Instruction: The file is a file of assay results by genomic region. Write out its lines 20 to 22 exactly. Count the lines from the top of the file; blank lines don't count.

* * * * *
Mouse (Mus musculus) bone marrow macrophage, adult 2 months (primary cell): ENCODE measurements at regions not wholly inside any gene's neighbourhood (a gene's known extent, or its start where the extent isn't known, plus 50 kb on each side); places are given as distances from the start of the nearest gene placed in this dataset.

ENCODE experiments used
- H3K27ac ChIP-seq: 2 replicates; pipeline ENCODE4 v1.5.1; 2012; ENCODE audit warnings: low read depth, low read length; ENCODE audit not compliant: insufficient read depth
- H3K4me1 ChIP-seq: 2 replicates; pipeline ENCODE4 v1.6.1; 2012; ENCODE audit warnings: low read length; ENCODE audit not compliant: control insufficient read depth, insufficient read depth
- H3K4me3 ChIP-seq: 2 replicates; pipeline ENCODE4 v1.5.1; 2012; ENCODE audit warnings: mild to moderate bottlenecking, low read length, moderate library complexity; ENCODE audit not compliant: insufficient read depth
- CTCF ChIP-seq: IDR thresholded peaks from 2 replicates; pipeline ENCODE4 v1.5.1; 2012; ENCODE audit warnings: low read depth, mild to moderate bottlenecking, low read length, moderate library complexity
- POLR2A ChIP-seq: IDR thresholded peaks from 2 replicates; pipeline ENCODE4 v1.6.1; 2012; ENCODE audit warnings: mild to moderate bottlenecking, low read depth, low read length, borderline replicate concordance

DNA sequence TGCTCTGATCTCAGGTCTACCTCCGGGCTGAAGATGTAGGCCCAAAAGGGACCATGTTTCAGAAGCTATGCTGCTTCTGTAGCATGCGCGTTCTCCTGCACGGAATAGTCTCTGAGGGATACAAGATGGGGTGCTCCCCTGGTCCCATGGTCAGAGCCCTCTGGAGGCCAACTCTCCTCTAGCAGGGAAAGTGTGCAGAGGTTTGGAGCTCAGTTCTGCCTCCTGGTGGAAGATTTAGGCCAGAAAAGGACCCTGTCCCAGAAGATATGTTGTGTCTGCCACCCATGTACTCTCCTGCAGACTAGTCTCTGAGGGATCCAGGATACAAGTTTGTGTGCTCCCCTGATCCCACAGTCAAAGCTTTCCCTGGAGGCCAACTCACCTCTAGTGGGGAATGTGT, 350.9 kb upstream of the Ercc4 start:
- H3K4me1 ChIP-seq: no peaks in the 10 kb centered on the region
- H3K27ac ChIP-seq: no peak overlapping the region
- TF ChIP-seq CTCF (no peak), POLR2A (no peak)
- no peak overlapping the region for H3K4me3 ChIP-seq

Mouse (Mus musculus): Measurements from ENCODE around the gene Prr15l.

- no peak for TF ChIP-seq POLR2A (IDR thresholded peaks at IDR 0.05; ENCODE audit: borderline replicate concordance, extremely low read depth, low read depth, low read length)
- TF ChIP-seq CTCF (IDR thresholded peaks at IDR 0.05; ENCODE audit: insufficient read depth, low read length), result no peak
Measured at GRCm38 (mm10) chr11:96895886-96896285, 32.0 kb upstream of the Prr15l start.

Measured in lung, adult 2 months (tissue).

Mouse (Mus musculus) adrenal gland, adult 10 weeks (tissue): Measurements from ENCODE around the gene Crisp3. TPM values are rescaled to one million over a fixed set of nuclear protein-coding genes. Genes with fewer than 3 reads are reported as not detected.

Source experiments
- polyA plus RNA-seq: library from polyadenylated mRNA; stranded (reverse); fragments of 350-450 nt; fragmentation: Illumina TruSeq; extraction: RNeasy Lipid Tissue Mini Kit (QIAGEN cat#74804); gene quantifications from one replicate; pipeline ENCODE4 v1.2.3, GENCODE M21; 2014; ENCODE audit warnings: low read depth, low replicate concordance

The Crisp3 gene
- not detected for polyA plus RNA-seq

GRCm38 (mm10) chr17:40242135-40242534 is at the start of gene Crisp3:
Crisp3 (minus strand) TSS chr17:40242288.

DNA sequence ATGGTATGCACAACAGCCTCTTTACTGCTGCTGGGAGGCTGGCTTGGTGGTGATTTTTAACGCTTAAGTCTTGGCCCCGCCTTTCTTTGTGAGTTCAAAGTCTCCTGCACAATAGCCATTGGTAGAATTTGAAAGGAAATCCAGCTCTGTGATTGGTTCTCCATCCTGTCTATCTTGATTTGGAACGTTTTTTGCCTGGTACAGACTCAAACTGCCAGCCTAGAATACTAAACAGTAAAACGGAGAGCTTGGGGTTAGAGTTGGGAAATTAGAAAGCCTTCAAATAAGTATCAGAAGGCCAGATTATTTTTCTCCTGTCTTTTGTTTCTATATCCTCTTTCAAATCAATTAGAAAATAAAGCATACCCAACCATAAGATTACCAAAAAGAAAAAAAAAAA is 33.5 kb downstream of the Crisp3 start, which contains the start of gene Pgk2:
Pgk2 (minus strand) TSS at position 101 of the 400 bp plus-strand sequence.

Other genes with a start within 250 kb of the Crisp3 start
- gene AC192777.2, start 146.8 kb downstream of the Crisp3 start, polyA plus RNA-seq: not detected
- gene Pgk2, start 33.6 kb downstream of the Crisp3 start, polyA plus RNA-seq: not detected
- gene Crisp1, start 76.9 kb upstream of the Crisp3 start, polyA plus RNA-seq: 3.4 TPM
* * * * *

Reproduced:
- polyA plus RNA-seq: library from polyadenylated mRNA; stranded (reverse); fragments of 350-450 nt; fragmentation: Illumina TruSeq; extraction: RNeasy Lipid Tissue Mini Kit (QIAGEN cat#74804); gene quantifications from one replicate; pipeline ENCODE4 v1.2.3, GENCODE M21; 2014; ENCODE audit warnings: low read depth, low replicate concordance

The Crisp3 gene
- not detected for polyA plus RNA-seq